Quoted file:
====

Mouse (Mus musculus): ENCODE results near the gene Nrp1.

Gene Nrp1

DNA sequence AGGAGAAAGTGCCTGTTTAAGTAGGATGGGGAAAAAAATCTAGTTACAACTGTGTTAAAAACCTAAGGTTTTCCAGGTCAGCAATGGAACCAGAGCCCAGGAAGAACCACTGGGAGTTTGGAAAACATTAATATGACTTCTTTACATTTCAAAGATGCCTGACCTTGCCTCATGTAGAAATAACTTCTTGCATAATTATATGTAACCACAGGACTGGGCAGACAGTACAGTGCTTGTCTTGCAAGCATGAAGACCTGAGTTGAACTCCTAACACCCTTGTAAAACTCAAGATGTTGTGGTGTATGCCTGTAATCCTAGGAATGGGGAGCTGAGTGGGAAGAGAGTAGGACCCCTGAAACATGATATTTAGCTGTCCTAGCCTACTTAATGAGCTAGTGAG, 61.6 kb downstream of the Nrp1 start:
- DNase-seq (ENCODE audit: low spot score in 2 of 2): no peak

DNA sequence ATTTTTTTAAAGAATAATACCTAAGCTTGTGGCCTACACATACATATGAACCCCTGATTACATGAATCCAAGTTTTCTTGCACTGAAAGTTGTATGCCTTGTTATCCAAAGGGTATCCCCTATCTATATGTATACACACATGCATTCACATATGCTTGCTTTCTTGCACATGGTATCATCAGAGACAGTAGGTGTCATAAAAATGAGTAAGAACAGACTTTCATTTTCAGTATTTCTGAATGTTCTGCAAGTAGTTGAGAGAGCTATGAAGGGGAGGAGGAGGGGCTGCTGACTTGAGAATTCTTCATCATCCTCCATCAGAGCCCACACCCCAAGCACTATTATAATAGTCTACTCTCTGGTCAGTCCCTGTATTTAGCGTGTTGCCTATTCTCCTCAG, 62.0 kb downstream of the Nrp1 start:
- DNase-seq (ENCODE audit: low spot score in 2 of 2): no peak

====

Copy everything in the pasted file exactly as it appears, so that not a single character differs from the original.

Mouse (Mus musculus): ENCODE results near the gene Nrp1.

Gene Nrp1

DNA sequence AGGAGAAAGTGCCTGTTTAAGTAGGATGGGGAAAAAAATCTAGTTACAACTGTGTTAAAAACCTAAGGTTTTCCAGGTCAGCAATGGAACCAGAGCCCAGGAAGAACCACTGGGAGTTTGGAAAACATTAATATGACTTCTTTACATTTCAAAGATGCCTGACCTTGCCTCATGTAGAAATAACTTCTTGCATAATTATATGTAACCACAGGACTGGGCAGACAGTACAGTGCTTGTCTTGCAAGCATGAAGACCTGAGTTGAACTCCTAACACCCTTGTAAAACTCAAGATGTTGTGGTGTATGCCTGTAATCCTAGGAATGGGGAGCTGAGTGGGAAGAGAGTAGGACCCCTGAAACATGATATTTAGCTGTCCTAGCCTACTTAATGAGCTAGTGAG, 61.6 kb downstream of the Nrp1 start:
- DNase-seq (ENCODE audit: low spot score in 2 of 2): no peak

DNA sequence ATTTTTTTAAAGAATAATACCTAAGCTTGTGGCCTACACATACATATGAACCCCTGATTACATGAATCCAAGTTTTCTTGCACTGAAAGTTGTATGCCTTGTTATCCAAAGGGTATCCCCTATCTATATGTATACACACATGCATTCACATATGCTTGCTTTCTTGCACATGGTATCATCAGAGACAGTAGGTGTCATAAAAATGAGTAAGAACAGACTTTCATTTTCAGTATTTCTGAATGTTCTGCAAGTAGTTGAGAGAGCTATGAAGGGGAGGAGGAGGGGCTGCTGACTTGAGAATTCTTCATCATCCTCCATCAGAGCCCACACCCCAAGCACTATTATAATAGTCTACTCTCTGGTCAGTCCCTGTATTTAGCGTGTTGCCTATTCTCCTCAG, 62.0 kb downstream of the Nrp1 start:
- DNase-seq (ENCODE audit: low spot score in 2 of 2): no peak